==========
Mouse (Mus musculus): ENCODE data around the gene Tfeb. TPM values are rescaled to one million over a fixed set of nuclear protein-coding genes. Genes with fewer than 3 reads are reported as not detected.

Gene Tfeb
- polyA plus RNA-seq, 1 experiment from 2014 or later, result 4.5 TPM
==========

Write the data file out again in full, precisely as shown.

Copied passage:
Mouse (Mus musculus): ENCODE data around the gene Tfeb. TPM values are rescaled to one million over a fixed set of nuclear protein-coding genes. Genes with fewer than 3 reads are reported as not detected.

Gene Tfeb
- polyA plus RNA-seq, 1 experiment from 2014 or later, result 4.5 TPM